Memorial Human Rights Awards Ceremony
Speech of acceptance by Carlos Marentes
Director of Sin Fronteras Organizing Project
September 27, 1997
Ladies and gentlemen,
I would also like to express my most sincere gratitude to the
Institute for Policy Studies and the 1997 Letelier-Moffitt Awards
Selection Committee, for honoring Sin Fronteras and our work.
Thanks also to our family and to all our friends who are with
us this beautiful evening.
And thanks Congressmen Bonior, you are a true representative
of the working class of America.
This is a very special occasion. Twenty years ago, Alicia and
I joined the farm labor movement. It was the month of June of
1977, I remember it like if it was yesterday, when we decided
to help a small but very struggling organization, the Texas Farm
Workers Union (TFW). The TFW carried out a 1,500-mile-82-day
march, from Austin to Washington, D.C., to call attention to
the plight of the agricultural workers of South Texas. We marched
through the South and learned about racism and inequality, but
also about the civil rights movement. The march was called the
" The Texas Farmworkers March for Human Rights." The
TFW was asking for one and a basic right, the right to organize.
We arrived in September, on "Labor Day" of 1977. But
the President of the United States, did not meet with the group
of farmworkers because he was too busy meeting with a group of
Latin American "dignitaries" which included Augusto
Pinochet, Anastacio Somoza and other sinister figures.
Today, the farmworkers continue to be the only sector of the
working class that lacks the sacred right to organize. Without
this right, the 4.2 million men, women and children who work
in the fields of America are unable to change the current agricultural
system of oppression and exploitation.
But the lack of collective bargaining rights is not the only
responsible for the terrible situation of the farmworkers in
this country. We have to place responsibilities on a handful
of greedy agricultural and food corporations which are dedicated
in body and soul to producing cheap products to satisfy the consumer
and make profits despite the brutal exploitation in the fields.
And let's also take into account the public sector. Bad political
and economic laws and actions have increased the suffering of
the agricultural labor force. Specifically, I am referring to
the so-called free trade agreements, which only benefit the rich,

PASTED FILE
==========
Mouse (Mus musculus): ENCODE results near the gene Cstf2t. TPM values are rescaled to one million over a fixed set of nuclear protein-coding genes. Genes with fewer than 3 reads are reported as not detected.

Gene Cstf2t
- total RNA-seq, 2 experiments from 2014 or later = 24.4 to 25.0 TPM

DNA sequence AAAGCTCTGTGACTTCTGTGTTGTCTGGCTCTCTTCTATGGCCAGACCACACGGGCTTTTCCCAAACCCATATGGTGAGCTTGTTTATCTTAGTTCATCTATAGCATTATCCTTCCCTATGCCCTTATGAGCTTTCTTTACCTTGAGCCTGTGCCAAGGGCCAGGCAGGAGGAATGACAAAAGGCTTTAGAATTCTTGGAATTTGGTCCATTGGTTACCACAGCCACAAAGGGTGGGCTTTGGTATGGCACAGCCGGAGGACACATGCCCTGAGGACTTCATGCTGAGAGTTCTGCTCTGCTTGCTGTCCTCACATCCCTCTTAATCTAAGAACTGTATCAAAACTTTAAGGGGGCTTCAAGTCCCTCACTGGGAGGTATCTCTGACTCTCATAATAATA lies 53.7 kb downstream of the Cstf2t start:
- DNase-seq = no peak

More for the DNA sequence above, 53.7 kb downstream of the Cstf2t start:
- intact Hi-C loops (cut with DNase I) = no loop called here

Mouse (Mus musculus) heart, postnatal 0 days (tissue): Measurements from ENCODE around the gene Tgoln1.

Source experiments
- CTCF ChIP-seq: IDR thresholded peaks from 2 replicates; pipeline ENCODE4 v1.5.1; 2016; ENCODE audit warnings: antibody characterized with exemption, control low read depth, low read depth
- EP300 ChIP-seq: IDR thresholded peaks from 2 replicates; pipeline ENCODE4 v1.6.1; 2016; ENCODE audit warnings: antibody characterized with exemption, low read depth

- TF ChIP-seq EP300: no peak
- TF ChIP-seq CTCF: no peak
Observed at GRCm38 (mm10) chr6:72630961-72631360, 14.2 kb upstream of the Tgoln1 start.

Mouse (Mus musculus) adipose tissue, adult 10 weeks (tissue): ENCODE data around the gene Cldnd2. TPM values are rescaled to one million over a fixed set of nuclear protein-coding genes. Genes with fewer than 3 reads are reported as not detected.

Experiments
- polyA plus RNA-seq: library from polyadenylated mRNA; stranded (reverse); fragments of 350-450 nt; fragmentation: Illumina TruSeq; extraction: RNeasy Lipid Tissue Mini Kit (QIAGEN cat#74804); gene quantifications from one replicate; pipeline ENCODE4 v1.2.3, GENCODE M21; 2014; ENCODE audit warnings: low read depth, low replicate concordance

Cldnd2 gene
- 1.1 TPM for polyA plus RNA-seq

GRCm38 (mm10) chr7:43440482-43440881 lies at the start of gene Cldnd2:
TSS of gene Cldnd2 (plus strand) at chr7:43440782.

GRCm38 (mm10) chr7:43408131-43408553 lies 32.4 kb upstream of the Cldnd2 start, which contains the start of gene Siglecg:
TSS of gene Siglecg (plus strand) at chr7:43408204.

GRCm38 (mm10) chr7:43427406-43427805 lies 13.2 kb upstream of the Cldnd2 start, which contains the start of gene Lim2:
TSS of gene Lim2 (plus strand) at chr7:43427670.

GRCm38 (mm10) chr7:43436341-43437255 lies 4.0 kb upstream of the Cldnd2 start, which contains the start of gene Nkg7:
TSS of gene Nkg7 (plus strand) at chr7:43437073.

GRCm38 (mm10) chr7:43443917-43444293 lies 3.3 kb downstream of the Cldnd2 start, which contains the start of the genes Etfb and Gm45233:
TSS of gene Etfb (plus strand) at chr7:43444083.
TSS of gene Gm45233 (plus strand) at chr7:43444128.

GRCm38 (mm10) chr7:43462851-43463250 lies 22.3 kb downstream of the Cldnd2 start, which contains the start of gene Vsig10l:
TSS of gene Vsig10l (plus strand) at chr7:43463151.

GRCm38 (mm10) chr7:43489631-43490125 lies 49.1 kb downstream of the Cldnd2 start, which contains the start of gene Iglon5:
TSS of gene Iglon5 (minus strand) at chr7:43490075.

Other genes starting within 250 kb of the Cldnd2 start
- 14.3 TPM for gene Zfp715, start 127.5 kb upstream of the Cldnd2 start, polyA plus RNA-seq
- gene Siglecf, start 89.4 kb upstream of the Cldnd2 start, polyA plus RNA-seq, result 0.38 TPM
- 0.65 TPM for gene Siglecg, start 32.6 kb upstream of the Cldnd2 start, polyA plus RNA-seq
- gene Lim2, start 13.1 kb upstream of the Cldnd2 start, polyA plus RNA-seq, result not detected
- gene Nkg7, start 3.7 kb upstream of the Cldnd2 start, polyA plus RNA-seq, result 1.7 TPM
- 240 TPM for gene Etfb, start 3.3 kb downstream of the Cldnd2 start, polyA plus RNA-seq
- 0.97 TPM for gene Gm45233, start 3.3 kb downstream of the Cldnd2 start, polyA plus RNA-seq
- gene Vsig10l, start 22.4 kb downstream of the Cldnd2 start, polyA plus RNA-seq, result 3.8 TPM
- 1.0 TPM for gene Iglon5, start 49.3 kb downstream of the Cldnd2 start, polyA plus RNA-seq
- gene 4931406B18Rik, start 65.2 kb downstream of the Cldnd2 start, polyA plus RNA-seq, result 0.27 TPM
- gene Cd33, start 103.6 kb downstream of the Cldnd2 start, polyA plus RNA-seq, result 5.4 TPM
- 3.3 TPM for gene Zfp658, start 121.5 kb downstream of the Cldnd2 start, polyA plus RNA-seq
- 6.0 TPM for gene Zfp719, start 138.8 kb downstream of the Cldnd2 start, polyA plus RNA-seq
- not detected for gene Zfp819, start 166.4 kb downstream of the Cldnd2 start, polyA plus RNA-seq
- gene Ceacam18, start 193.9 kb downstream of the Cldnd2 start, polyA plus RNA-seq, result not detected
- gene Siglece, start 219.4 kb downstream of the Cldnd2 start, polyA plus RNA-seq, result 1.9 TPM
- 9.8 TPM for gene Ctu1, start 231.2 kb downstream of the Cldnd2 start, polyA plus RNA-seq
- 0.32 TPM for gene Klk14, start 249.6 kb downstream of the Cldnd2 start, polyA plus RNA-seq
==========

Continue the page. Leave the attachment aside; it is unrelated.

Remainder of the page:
welfare reform that punishes the victims of our economic system
and the current repressive immigration policies.
Also at fault is the lack of historic memory on the part of our
society. Hardly anyone remembers that during World War II, almost
5 million Mexicans came to this country to produce the food needed
by this nation to defeat fascism.
But the problem is also beyond our borders. As long as the people
of the rural communities of México and the rest of Latin
America continue to lose the ability to grow their own food and
survive in their own land, we will continue to see the rapid
deterioration of the quality of life for the agricultural workers
of this country. And this deterioration affects society as a
Fortunately, there is also a rapidly growing farm labor movement
in this country and a heroic peasant movement south of the border.
Despite the tragic current situation in the fields, there is
faith and hope.
In February of 1983, we formed Sin Fronteras Organizing Project,
with the objective of attempting to organize the agricultural
workers of the U.S.-México border. Once organized, they
will be able to improve their wages and working conditions.
We still have a long way to go, but we have also made some gains
and we are very proud of our accomplishments. Our struggle has
involved many farmworkers and many friends and sympathizers,
we share with all of them this award.
We appreciate with all our hearts this significant recognition.
Congratulations to our hermanas and hermanos from Alianza Cívica
and praise to Reverend Mac Jones. We admire and respect the Institute
of Policy Studies and its important work. We honor Orlando Letelier
and Ronni Moffitt and reaffirm our commitment to bring dignity
to the border agricultural workers. We join the colleagues, the
friends and the relatives of Orlando and Ronni and reaffirm our
commitment to the cause of human rights.
Page| |Table of Contents| |Information and Up-dates|
|Información de Interés|